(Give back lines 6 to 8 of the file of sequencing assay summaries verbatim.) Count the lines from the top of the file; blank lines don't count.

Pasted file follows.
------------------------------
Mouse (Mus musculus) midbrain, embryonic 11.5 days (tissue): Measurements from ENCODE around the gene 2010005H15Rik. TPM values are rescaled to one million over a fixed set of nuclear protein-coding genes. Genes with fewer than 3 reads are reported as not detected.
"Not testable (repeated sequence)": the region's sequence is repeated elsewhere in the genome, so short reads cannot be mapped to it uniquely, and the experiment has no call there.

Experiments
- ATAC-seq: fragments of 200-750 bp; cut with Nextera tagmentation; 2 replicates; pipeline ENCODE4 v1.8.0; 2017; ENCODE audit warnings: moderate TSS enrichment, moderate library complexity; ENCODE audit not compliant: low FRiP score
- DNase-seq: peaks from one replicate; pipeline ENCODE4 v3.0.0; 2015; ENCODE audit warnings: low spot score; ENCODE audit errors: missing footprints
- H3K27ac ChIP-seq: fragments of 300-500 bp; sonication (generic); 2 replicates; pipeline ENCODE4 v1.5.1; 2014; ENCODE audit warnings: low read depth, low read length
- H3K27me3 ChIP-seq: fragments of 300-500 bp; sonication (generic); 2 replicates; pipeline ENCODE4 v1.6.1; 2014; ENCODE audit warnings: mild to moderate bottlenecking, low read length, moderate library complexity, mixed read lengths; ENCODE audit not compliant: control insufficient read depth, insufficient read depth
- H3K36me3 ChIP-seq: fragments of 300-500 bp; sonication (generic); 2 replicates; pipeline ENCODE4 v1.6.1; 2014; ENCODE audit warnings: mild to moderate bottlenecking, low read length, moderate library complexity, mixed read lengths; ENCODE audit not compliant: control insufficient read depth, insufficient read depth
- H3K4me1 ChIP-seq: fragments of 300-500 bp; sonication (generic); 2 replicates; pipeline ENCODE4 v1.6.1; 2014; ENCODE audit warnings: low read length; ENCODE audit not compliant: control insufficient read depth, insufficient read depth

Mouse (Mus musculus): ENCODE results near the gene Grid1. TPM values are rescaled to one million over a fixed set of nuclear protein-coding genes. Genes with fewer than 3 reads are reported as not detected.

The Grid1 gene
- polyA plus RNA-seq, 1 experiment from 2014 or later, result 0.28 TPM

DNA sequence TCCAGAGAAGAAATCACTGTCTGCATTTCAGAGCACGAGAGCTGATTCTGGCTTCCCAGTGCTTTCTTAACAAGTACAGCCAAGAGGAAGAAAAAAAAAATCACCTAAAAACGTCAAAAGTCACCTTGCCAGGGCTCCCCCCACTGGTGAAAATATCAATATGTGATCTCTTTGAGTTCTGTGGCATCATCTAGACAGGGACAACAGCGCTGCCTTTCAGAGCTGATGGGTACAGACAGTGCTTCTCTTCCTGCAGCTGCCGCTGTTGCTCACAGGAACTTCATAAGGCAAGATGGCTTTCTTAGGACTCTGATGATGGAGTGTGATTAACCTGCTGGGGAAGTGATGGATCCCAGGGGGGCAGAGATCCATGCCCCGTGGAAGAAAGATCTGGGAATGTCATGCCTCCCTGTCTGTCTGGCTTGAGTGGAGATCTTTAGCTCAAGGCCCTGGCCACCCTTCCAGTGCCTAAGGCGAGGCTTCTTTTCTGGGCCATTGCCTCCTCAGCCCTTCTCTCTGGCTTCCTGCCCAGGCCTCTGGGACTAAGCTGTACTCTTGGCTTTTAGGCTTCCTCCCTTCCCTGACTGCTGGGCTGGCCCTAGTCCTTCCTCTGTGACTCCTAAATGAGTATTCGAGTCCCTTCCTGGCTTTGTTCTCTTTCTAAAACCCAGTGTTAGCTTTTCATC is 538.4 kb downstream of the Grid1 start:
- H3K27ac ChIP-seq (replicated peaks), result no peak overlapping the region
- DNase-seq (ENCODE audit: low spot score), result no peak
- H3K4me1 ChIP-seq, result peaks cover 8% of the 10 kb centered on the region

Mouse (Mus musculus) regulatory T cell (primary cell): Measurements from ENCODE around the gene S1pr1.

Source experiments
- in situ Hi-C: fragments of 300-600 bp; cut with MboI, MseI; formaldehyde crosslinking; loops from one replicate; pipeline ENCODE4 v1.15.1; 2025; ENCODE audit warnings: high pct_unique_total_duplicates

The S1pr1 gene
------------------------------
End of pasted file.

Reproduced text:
- H3K27ac ChIP-seq: fragments of 300-500 bp; sonication (generic); 2 replicates; pipeline ENCODE4 v1.5.1; 2014; ENCODE audit warnings: low read depth, low read length
- H3K27me3 ChIP-seq: fragments of 300-500 bp; sonication (generic); 2 replicates; pipeline ENCODE4 v1.6.1; 2014; ENCODE audit warnings: mild to moderate bottlenecking, low read length, moderate library complexity, mixed read lengths; ENCODE audit not compliant: control insufficient read depth, insufficient read depth
- H3K36me3 ChIP-seq: fragments of 300-500 bp; sonication (generic); 2 replicates; pipeline ENCODE4 v1.6.1; 2014; ENCODE audit warnings: mild to moderate bottlenecking, low read length, moderate library complexity, mixed read lengths; ENCODE audit not compliant: control insufficient read depth, insufficient read depth